Therese of Lisieux vs. Martha of Bethany

In the penultimate match-up of the First Round, two women square off with the winner taking on Harriet Tubman. Thérèse of Lisieux, the original flower child, takes on Martha of Bethany, Biblical disciple. Yesterday Gregory the Great defeated Martin of Tours in the Battle of the Bishops and will face Florence Li-Tim Oi in the next Round. We understand that, in an act of deferential concession, Martin then sliced his miter in half.

If you missed yesterday's release of the People's Edition of Monday Madness make sure you watch it today. Tim and Scott aren't in it -- we defer to the "little people" of Lent Madness. AKA some people who were with us in San Diego last week that were duped into finishing the statement "I love Lent Madness because..."

photoThérèse of Lisieux

While experiencing nervous tremors as a young girl, Thérèse of Lisieux (1873-1897) believed that she saw a vision of the Virgin Mary and was healed. She described this to Carmelite nuns, whose questions filled her with self-doubt and caused her to believe, wrongly, that she had lied about it. Several years later, on Christmas Eve 1886, she had what she said was a “complete conversion” as love entered her heart and liberated her to serve others.

The next year she told her father about her desire to mark the first anniversary of that conversion by joining the Carmelite nuns before Christmas. He picked up a little white flower with its roots and gave it to her. He said that God had created it and cared for it. Thérèse, who would eventually become known as “The Little Flower,” believed that to be a metaphor for her own life and that she would be planted in different soil. Yet she was still considered too young to be planted in the soil of the Carmelite nuns.

Later that same year, on a pilgrimage to Rome, she knelt before Pope Leo XIII and asked him to allow her to enter that religious community. He blessed her but left the decision in the hands of its superiors. She stubbornly remained there and had to be removed from the room by the Swiss Guard. Finally, however, she was allowed to become a Carmelite postulant at the age of 15 and moved into a cloistered community in Lisieux, which is located in northwestern France. Thérèse made her religious profession there at the age of 17.

She finally had the life she wanted – a life dedicated to prayer. So it’s interesting to note that she frequently fell asleep while praying and was embarrassed that she couldn’t stay awake in chapel with her religious community. But she realized that parents love their children while they sleep just as much as they do when they’re awake. In the same way, she knew that God loved her.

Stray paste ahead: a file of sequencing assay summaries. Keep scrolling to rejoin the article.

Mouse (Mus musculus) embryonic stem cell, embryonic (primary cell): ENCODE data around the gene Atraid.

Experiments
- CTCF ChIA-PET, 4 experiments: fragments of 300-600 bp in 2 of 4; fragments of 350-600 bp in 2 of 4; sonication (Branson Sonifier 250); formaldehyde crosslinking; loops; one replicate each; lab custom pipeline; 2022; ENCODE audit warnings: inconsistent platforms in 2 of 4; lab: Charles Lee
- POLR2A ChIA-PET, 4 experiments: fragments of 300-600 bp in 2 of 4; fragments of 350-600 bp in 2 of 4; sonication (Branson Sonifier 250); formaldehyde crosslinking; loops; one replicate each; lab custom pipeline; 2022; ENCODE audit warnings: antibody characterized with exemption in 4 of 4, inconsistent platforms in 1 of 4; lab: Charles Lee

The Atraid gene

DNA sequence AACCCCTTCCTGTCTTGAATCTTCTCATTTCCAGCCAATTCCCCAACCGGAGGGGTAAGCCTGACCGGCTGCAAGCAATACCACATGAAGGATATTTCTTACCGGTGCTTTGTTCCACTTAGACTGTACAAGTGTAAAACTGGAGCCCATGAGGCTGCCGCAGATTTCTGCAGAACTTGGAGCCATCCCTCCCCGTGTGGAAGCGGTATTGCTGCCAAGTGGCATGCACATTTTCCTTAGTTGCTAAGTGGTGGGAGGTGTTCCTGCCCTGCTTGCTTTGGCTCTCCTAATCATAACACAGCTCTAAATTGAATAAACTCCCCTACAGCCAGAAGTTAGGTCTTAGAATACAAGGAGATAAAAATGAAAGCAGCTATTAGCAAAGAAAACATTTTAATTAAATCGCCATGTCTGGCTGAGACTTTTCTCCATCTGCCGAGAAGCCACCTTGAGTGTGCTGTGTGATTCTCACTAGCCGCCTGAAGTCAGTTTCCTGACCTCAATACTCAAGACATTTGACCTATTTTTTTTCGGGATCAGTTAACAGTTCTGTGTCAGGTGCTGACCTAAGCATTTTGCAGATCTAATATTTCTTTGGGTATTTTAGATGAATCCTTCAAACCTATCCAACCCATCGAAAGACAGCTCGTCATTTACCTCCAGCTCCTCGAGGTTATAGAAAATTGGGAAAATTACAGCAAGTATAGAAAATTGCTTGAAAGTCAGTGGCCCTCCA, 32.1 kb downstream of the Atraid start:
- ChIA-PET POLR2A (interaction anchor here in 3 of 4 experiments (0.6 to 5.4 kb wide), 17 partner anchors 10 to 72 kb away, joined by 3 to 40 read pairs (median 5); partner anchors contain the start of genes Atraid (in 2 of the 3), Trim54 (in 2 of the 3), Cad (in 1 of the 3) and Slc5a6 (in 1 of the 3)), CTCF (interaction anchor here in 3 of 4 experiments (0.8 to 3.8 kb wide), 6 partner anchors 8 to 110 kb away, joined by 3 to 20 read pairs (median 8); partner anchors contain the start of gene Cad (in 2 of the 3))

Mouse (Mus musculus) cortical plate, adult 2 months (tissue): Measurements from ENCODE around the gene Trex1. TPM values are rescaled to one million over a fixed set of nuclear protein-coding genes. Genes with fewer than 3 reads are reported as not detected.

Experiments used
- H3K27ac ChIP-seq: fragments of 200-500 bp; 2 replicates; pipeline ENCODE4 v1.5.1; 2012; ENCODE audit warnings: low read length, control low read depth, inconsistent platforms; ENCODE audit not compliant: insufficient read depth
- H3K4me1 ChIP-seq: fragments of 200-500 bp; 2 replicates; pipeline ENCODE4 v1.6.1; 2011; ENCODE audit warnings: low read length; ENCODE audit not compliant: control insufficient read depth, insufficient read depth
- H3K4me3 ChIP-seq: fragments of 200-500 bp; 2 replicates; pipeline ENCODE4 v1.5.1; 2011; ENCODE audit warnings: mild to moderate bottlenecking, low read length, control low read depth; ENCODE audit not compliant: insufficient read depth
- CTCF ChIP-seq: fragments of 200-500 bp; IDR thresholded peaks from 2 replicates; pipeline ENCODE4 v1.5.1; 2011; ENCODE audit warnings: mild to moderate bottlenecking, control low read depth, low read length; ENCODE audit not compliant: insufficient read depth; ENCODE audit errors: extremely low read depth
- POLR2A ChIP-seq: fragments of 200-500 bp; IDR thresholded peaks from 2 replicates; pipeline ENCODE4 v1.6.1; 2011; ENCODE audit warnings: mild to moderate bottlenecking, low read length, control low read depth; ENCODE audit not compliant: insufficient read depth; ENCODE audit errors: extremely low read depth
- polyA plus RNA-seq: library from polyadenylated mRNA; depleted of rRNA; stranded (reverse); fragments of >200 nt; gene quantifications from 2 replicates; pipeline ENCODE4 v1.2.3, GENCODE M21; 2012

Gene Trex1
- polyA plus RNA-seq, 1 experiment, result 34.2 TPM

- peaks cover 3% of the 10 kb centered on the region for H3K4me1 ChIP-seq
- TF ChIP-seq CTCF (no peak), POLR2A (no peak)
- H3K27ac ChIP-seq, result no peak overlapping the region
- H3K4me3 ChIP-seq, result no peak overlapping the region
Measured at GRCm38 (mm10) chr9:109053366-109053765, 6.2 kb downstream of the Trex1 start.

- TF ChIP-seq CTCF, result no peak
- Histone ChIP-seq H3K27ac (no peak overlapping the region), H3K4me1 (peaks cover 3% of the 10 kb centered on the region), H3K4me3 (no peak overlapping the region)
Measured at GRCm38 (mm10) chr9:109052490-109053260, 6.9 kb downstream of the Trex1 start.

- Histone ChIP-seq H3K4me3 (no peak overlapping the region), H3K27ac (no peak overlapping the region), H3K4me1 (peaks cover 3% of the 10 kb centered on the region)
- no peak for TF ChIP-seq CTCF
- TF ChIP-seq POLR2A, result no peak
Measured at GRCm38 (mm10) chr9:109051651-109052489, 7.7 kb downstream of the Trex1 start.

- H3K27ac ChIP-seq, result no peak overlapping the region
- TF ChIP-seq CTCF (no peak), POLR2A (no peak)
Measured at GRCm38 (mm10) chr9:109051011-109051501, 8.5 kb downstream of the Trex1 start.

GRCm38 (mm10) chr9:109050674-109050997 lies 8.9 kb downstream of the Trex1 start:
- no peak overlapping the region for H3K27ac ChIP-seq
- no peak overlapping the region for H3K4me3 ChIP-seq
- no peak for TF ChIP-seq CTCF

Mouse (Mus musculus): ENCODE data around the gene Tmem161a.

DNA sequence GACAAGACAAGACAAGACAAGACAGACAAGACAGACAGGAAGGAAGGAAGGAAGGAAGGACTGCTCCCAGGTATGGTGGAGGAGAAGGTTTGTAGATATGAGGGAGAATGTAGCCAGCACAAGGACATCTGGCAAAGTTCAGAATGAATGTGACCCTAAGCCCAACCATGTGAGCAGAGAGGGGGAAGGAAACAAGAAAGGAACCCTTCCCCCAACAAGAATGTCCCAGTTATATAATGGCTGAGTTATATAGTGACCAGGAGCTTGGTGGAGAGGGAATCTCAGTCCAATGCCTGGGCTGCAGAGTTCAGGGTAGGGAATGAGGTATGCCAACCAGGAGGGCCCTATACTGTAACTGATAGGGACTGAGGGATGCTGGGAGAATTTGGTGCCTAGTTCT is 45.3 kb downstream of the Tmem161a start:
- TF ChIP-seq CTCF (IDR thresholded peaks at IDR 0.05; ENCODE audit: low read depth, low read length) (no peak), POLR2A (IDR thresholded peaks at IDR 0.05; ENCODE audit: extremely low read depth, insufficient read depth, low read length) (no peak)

Chapel presented other challenges too. One of the nuns made clicking noises in that setting that drove Thérèse nuts. She might have been playing with her rosary. She might have had bad dentures. Whatever the true cause, it was simply maddening to Thérèse. But Thérèse decided to make it into a kind of music and offer it as a prayer as she sat there in the presence of God.

Those are both examples of her “little way” of being a Christian. After Thérèse’s death from tuberculosis at the age of 24, her writings were collected and published as The Story of a Soul. That’s how the world came to know and love her.

Collect for Thérèse of Lisieux
O God, by whose grace Thérèse of Lisieux became, with the fire of your love, a burning and a shining light in your Church: Grant that we may be inflamed with the same spirit of love, and ever walk before you as children of light; through Jesus Christ our Lord. Amen.

-- Neil Alan Willard

VERMEER_van_Delft_Jan_Christ_in_the_house_of_Martha_and_Mary_1654Martha of Bethany

Though Martha of Bethany is mentioned in only two places in Scripture (Luke 10:38-42, John 11-12), she has had a lasting impact, for good and ill, on our conception of the spiritual life. It is sometimes hard to remember that Martha is a person and not a type. But, as one commentator puts it, “She looks at us out of the pages, a curiously vivid personality; downright, honest, practical, unselfish” (Interpreter’s Bible 1952, Volume 8, p. 636).

Martha is a devoted sister, never mentioned except alongside one or both of her siblings, Mary and Lazarus. Whether Martha is the oldest in the family is uncertain.  However, Luke makes it plain that Martha invites Jesus to her house for that fateful meal when Jesus takes her multitasking to task. “Tell my sister to come and help me,” Martha says. In reply, Jesus speaks to Martha’s inner state rather than the presenting issue: “you are worried and distracted by many things; there is need of only one thing.” Martha, who had sought to serve Jesus and wishes for Mary to do the same, is instead invited to be served.